HM loves Armageddon Empires and wants to share this love with you.
This ten-part series covers some common newbie mistakes in this game, which has a learning curve similar to the sharpened edge of a scimitar, shortly before it dashes across your neck. You will make these mistakes and more. But at least you will know you were not alone.
The Democratic Error
Have you ever tried to arrange a piss-up in a brewery? An orgy in a brothel? A ruthless military campaign in a post-apocalyptic wasteland? Well, I have and I can tell you that if there’s one thing that ruins a good party it’s the noble search for consensus. It’s the problem of what colour to paint the bike shed, all over again. Everyone thinks they’re an expert and has something very important to say. In a party, this can kill friendship or at least the chances of getting your leg over. On the battlefield, it’s Goodbye Momma Scourge Platoon.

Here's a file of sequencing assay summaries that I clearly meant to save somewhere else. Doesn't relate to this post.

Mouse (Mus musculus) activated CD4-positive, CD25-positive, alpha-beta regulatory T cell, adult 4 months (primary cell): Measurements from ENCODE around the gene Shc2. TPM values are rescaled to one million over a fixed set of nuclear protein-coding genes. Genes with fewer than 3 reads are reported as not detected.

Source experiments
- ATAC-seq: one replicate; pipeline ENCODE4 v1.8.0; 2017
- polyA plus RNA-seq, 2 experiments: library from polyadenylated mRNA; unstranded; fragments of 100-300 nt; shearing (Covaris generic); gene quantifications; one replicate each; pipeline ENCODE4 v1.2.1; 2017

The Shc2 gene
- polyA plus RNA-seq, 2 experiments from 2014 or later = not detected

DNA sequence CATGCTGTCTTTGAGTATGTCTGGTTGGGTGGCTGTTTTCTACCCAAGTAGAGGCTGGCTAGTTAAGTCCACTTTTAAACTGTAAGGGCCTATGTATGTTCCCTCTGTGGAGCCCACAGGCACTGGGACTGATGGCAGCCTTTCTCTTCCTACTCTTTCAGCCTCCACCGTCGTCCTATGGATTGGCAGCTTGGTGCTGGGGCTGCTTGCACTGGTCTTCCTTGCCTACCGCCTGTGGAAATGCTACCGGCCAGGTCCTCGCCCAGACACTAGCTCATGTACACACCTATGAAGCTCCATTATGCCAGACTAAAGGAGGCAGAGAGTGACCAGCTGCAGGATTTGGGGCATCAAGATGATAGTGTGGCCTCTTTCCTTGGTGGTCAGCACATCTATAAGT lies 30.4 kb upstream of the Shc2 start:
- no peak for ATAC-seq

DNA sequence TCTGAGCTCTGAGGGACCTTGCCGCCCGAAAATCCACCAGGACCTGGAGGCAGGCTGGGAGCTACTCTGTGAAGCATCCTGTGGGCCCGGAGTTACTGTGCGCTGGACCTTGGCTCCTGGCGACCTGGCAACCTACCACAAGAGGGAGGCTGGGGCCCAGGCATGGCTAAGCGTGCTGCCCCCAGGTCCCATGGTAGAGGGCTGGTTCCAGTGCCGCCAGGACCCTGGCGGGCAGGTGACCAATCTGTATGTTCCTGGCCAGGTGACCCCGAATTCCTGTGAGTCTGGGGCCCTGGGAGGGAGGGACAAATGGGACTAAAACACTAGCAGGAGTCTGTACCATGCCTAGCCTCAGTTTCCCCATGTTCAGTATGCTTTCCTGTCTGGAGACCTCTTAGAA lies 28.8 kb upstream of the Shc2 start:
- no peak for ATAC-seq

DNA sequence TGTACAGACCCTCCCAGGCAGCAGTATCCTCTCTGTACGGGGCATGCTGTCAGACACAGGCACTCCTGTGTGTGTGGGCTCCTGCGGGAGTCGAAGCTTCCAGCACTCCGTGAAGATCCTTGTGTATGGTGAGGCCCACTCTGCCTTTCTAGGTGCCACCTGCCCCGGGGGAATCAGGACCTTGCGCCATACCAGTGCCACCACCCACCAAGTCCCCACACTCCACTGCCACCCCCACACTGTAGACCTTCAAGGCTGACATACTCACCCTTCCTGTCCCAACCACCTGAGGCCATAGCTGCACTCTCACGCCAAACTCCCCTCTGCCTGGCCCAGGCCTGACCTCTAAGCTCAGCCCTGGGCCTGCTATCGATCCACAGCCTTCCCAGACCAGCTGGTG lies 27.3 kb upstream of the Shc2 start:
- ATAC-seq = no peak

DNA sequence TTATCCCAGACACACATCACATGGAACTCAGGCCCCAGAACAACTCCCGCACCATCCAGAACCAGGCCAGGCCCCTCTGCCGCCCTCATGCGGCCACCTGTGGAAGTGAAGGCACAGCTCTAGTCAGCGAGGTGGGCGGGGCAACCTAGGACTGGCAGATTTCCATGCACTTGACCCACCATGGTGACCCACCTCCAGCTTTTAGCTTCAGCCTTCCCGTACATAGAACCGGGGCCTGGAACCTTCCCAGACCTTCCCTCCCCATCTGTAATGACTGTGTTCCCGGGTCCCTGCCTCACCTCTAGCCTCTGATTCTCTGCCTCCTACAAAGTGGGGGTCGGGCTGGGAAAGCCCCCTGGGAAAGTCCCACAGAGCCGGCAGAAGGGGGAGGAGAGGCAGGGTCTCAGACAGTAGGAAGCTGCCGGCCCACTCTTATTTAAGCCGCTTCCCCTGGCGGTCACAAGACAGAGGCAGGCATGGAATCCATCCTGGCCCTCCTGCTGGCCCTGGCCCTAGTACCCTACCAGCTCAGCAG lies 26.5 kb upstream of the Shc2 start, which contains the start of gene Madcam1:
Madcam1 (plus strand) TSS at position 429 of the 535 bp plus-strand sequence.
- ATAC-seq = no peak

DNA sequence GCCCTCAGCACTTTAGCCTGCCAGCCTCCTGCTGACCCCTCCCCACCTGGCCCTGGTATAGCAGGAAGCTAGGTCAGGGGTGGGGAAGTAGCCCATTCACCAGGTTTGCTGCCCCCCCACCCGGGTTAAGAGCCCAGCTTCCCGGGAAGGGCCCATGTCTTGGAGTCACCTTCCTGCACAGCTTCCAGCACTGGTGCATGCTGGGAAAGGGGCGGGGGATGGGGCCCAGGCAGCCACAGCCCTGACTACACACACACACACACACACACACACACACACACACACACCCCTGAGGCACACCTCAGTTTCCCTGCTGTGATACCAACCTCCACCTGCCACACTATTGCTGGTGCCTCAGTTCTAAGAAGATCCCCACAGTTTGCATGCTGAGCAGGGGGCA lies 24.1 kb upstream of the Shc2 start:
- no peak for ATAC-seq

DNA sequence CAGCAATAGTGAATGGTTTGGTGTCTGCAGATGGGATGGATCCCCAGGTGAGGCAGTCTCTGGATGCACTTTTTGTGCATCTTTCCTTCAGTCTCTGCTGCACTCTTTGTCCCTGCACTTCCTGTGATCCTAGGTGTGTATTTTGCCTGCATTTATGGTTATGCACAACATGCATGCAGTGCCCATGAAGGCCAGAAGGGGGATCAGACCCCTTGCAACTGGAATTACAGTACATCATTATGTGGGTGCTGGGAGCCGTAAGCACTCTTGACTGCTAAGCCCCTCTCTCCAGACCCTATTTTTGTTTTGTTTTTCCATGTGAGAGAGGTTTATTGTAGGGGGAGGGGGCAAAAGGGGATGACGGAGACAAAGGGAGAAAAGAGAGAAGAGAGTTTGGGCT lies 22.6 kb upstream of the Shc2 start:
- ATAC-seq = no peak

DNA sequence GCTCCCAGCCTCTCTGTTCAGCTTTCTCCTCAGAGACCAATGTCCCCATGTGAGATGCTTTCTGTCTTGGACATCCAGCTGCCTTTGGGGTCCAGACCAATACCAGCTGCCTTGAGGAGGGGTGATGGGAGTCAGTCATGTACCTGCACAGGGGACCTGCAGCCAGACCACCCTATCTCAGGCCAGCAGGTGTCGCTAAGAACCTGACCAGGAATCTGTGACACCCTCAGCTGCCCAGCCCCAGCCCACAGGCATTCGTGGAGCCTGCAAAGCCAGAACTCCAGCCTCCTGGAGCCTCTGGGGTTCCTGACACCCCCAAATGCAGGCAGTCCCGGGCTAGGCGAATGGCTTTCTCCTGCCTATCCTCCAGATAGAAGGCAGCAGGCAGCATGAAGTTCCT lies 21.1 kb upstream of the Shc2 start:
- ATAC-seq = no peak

In Armageddon Empires, if you want to build an army with more than 2 units – or 3 if you are Man, because Man are strong brave – then you need a hero. This is what your heroes, primarily, are there to sort out.
But! If you put too many units under their command, they’ll start losing to anarchic democracy. Everyone will start arguing about what colour the Leviathan should be, or how many humans are needed to cook up a good ol’ Corrupter. The army will face our old friend, the red stat. Each hero has their own command rating which tells you many units can be kept ship-shape and Bristol fashion.
Be like this, wax on, wax off:
Don’t be Mi’go, all public sector austerity and no private sector stimulus:
So if you’re getting ready to send out a meet-and-greet towards the enemy position, get a hero involved but keep an eye on his or her or its or their command rating. Don’t get carried away. Even heroes have limits. I know I have.
(To avert potential legal issues, the principle endorsed in this post does not relate back to the orgy example, which was introduced for purely illustrative purposes.)
Next: The Small Print